I’m a passionate advocate for diversity and for inclusive behavior at Delphix, and as a member of our D&I executive council (which is made up of our CEO Chris Cook and CTO Eric Schrock), I’m able to shape the roadmap, goals, and initiatives that we take on as a company.
As the executive sponsor of the Women’s ERG, I work alongside our female leaders to help build a sense of community and belonging among women and our allies; to create opportunities to share and learn together; most importantly, to inspire and empower our women to have more control over their lives.
I bring my voice, ideas, and opinions to the leadership team whenever possible to build awareness and ensure better representation. I also find it extremely important to take time to read about studies and best practices on D&I and attend events to learn from others who are working on or leading similar initiatives. This is one of many ways I build knowledge around a variety of topics and overcome my own challenges around unconscious biases.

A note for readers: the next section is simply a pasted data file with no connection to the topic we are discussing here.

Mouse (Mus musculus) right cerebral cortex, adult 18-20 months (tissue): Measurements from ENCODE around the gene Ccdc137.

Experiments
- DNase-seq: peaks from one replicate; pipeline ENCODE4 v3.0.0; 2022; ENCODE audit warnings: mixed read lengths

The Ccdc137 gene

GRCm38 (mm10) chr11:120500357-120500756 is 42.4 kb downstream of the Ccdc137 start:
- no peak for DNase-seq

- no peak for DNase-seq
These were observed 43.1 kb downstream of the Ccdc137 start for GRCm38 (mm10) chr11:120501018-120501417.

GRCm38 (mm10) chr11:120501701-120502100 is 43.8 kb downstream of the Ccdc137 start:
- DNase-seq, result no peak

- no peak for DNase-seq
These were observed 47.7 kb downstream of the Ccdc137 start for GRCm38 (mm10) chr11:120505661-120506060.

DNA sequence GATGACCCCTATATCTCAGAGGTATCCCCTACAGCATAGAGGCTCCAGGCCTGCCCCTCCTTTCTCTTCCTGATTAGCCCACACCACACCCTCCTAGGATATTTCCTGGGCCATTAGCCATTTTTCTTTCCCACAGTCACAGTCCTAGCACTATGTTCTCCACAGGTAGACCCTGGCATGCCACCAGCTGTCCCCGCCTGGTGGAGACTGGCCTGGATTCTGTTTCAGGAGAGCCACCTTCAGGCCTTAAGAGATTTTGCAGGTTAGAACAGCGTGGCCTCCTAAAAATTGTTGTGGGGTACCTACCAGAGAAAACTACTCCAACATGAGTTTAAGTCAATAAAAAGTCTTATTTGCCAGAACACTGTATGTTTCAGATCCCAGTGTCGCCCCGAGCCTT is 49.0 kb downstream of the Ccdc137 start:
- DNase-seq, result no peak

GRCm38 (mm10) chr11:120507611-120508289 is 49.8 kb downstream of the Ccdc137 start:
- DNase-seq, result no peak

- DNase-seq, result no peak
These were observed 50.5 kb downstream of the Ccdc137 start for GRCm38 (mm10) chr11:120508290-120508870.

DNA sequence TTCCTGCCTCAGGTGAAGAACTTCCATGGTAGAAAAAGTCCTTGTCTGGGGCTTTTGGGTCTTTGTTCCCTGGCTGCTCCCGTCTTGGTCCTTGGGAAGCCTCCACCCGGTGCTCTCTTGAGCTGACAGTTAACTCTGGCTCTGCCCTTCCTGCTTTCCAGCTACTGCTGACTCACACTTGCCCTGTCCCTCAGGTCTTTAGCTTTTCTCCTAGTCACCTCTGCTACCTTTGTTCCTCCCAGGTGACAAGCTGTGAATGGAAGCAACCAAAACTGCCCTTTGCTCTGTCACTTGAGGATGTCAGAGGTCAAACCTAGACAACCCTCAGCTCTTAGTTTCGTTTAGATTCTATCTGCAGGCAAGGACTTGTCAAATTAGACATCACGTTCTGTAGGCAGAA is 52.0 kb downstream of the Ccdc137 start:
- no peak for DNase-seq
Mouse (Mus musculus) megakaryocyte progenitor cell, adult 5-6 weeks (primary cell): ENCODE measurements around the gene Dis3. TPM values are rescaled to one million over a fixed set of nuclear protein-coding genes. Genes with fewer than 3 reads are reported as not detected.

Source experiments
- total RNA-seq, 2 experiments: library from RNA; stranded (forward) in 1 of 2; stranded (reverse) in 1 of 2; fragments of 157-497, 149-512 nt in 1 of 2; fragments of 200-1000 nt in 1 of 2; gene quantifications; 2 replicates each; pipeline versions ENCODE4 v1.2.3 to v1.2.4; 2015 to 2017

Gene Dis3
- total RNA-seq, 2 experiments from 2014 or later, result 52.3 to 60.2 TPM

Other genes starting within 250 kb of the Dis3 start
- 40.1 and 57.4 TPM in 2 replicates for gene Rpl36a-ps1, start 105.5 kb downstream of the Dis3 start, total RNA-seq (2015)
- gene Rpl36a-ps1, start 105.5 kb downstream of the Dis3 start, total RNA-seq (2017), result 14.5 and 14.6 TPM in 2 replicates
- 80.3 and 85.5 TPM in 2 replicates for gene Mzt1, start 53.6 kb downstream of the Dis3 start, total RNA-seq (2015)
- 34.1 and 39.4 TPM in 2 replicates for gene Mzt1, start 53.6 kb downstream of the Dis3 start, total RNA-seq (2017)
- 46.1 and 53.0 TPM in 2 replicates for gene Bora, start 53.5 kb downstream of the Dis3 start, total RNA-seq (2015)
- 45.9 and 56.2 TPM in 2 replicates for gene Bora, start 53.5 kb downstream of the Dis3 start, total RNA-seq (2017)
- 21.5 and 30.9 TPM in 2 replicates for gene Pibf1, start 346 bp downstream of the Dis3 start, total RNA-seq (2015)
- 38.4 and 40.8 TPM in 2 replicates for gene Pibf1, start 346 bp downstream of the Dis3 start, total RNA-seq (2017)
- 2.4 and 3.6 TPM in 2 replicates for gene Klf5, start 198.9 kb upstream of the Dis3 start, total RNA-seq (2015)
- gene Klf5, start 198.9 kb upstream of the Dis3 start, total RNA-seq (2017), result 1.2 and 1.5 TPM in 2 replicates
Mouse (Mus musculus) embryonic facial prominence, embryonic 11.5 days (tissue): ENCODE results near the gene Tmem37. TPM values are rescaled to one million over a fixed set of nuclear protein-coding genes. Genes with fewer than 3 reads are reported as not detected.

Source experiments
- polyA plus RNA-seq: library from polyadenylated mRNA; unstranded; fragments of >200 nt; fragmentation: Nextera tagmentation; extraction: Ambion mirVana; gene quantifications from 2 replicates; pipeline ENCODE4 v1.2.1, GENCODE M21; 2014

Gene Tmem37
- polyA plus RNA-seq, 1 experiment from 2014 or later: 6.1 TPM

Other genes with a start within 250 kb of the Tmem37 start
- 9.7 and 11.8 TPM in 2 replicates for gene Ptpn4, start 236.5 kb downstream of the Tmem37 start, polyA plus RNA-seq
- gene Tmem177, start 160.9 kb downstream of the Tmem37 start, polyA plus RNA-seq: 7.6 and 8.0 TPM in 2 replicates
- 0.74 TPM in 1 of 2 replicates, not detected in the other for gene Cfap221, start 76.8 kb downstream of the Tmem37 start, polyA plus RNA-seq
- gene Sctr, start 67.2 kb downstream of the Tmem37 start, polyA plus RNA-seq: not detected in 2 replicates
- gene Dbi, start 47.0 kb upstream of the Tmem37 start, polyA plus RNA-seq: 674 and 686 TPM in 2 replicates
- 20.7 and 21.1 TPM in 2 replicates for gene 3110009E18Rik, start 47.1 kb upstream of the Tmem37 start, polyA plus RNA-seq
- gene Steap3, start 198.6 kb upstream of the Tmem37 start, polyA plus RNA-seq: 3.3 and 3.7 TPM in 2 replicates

It’s important we engage and enable dialogue on these topics to help people keep an open mind and highlight how different people perceive the world around us. If we’re able to reach across our differences and boundaries, we can help every individual feel that sense of belonging, deliver their best work, and be their most capable selves.
What would you say is the most difficult part of implementing a D&I program?
The most difficult part is execution — to go beyond just talk. Action is a critical part to success, and with that, we need to get people in positions of authority to listen and act with us. We should all strive to learn and grow continuously; otherwise, things will never change.
Why are diversity and inclusion important to business?
Research and real-world examples have shown that diversity adds tremendous value to organizations, impacting everything from performance to innovation. When we work with people who come with an array of experiences from different backgrounds, they make us see the world in new and interesting ways. Creating an inclusive and diverse work environment is not only the right thing to do, but it’s also vital for businesses to survive in this era of rapid technological and societal change.